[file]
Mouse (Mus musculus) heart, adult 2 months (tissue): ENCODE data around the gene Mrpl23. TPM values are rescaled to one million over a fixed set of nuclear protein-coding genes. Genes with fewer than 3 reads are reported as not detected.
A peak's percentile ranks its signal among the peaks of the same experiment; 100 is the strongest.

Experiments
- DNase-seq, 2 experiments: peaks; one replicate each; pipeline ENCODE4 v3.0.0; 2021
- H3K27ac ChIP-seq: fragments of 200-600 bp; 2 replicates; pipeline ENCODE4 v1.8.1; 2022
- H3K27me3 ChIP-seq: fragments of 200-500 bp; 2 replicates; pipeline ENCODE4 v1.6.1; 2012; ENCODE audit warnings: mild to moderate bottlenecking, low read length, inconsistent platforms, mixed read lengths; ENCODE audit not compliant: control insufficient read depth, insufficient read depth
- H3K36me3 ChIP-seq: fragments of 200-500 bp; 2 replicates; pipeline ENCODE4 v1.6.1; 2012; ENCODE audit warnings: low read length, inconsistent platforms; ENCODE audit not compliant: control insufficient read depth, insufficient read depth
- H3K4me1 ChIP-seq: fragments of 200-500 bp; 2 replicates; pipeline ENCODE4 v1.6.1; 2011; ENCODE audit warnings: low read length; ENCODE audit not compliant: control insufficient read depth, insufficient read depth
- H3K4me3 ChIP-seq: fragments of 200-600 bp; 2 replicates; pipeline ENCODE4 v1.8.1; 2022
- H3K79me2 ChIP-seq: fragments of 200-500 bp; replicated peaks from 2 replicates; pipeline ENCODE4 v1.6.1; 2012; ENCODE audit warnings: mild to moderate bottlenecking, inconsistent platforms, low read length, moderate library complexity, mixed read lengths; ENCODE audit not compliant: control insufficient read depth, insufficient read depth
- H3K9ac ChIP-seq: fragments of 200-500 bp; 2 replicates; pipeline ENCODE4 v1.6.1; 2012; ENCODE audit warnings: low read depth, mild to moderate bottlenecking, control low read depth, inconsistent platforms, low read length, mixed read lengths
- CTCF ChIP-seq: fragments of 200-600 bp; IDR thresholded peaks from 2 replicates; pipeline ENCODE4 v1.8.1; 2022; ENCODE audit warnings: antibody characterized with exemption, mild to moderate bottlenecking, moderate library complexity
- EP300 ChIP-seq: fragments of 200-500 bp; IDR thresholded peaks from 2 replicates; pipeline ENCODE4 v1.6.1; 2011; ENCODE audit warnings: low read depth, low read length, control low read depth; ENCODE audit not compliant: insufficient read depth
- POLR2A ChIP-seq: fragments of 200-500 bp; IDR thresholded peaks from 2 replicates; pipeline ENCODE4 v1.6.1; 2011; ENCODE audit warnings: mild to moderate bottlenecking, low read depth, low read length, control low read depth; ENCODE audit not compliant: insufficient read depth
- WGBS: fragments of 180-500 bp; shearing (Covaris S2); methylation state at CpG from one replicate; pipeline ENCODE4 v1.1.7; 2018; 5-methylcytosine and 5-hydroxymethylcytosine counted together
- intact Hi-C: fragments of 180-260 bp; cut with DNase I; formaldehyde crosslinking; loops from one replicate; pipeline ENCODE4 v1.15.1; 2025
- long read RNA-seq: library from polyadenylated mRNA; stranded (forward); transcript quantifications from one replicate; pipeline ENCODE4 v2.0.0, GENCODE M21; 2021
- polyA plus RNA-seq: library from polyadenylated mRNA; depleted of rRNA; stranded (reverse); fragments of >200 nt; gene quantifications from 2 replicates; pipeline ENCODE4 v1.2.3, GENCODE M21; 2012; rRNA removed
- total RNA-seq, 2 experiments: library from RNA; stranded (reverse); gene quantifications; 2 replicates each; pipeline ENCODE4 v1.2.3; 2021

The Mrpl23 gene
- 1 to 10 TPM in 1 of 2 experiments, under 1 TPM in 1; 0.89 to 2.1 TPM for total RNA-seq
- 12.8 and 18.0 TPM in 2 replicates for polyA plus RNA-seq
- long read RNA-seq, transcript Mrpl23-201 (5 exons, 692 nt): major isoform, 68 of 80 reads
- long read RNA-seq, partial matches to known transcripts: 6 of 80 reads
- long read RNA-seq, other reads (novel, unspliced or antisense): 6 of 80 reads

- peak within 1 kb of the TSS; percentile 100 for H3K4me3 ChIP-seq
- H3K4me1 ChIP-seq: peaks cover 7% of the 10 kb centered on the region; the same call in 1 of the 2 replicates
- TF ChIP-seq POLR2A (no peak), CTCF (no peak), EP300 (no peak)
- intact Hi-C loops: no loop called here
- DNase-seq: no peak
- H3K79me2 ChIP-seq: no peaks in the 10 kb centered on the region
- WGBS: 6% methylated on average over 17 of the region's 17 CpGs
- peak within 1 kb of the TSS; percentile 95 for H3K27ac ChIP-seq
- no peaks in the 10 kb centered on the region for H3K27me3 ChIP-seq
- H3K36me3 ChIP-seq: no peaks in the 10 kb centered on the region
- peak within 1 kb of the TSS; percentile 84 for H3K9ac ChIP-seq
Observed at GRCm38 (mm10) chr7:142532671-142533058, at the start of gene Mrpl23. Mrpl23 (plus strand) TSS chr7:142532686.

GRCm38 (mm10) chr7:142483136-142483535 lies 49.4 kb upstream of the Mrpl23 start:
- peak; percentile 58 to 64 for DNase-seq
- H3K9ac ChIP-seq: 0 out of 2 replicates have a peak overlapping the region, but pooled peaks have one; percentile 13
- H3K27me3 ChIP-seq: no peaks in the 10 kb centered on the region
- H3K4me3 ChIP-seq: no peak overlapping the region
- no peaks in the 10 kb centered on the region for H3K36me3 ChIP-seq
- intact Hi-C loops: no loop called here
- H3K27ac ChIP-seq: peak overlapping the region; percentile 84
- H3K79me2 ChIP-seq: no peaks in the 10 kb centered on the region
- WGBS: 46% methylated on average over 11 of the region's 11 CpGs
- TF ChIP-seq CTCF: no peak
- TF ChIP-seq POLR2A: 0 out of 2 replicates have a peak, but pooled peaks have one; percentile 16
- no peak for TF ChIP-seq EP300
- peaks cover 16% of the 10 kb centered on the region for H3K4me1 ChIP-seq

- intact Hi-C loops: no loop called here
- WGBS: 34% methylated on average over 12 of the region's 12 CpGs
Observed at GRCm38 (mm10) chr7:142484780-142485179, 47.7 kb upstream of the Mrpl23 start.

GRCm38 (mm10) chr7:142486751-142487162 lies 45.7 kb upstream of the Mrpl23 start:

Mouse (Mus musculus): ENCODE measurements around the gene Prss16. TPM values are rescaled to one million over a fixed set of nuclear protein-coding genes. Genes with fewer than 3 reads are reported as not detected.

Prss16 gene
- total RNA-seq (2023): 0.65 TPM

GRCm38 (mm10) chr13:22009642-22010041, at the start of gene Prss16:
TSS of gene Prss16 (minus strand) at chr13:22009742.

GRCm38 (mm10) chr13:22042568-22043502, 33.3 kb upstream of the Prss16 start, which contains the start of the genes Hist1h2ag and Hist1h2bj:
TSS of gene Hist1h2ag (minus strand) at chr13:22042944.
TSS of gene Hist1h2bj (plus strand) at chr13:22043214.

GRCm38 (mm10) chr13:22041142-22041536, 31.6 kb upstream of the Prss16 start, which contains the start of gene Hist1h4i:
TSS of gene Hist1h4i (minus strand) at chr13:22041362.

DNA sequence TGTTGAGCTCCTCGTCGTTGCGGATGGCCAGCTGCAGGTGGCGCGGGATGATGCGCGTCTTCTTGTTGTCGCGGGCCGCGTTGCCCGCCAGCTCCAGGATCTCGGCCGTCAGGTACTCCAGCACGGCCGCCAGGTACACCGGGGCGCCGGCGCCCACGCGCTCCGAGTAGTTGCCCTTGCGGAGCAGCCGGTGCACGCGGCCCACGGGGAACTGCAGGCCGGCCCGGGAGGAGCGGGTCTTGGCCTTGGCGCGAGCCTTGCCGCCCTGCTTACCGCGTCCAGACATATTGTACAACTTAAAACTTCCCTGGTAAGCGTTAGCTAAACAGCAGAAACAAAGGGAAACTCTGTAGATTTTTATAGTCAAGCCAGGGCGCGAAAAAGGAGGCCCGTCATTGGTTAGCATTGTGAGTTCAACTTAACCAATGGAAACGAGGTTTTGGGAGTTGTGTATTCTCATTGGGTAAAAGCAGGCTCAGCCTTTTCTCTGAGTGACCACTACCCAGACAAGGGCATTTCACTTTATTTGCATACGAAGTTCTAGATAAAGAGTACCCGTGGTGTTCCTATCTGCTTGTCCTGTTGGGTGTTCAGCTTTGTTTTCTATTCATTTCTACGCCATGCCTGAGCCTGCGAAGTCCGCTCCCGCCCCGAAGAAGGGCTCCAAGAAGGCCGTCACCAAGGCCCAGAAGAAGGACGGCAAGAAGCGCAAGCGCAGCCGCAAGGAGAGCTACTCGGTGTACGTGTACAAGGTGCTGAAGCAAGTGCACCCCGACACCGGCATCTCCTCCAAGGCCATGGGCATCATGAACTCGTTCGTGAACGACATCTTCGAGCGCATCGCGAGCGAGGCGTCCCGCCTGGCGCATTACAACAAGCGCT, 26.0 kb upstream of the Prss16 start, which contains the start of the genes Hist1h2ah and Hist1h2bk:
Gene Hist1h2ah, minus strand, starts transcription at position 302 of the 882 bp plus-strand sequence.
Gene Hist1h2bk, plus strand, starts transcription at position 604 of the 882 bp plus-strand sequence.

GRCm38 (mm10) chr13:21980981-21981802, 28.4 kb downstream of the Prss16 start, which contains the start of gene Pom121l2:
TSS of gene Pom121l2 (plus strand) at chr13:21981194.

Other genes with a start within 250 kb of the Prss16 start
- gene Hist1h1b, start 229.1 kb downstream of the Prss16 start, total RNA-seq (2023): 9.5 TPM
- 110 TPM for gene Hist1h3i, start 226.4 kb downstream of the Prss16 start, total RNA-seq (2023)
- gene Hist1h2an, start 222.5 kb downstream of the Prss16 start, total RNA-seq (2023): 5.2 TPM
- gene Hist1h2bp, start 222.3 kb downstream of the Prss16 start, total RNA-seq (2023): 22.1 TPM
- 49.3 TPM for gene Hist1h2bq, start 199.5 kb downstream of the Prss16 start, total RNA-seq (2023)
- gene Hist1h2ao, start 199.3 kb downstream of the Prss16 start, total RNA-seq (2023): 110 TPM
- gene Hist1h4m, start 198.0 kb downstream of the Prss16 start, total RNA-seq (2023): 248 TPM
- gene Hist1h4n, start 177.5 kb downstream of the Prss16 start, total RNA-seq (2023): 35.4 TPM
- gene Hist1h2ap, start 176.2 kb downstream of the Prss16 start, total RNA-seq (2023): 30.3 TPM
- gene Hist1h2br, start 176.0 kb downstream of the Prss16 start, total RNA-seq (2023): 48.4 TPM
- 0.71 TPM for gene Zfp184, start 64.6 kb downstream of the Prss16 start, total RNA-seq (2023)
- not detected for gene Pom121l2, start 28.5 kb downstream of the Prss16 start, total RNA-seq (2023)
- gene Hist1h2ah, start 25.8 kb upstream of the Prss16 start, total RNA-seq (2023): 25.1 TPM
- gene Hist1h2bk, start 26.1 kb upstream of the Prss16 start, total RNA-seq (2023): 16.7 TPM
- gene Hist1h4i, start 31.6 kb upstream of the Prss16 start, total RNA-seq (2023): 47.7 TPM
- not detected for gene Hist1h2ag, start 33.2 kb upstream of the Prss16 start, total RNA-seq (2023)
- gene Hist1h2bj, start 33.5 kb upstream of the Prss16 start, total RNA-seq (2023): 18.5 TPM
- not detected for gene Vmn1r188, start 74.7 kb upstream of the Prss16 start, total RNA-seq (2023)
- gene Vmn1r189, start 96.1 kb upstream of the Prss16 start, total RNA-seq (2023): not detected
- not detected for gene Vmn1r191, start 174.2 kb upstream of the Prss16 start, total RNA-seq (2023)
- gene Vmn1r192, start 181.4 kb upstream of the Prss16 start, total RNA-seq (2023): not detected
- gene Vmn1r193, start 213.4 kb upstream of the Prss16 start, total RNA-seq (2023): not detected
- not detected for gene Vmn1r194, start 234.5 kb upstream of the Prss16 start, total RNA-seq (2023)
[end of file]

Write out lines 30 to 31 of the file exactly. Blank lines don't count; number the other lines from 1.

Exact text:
- DNase-seq: no peak
- H3K79me2 ChIP-seq: no peaks in the 10 kb centered on the region